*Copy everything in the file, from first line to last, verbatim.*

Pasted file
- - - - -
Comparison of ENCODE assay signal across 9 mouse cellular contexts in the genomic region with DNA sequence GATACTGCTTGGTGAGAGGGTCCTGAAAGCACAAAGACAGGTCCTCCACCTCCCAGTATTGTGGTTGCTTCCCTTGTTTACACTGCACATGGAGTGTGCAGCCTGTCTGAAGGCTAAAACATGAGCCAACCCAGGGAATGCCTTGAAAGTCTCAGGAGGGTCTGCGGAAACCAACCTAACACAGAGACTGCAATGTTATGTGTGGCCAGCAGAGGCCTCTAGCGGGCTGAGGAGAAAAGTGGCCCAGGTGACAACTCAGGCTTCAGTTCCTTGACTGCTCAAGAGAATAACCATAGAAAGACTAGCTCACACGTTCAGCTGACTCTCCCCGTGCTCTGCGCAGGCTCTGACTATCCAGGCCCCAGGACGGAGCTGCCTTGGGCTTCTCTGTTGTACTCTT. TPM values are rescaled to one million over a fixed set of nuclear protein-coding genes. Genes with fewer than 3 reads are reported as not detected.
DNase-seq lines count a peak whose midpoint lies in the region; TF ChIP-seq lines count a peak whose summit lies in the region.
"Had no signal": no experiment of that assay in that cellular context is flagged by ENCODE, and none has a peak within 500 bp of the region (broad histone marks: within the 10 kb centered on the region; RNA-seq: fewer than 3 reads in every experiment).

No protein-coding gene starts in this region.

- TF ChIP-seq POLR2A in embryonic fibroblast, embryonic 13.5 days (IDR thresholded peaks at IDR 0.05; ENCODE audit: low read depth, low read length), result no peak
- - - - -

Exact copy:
Comparison of ENCODE assay signal across 9 mouse cellular contexts in the genomic region with DNA sequence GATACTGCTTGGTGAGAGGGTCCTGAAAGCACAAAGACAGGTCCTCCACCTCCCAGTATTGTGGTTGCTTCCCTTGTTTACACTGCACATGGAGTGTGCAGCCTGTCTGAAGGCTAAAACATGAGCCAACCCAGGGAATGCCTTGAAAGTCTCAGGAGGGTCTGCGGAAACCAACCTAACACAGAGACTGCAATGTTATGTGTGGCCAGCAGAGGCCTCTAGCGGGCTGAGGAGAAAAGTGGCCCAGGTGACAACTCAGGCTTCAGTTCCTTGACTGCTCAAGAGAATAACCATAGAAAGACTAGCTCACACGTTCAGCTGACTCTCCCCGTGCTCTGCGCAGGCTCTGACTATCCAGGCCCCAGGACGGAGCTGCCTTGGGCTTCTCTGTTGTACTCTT. TPM values are rescaled to one million over a fixed set of nuclear protein-coding genes. Genes with fewer than 3 reads are reported as not detected.
DNase-seq lines count a peak whose midpoint lies in the region; TF ChIP-seq lines count a peak whose summit lies in the region.
"Had no signal": no experiment of that assay in that cellular context is flagged by ENCODE, and none has a peak within 500 bp of the region (broad histone marks: within the 10 kb centered on the region; RNA-seq: fewer than 3 reads in every experiment).

No protein-coding gene starts in this region.

- TF ChIP-seq POLR2A in embryonic fibroblast, embryonic 13.5 days (IDR thresholded peaks at IDR 0.05; ENCODE audit: low read depth, low read length), result no peak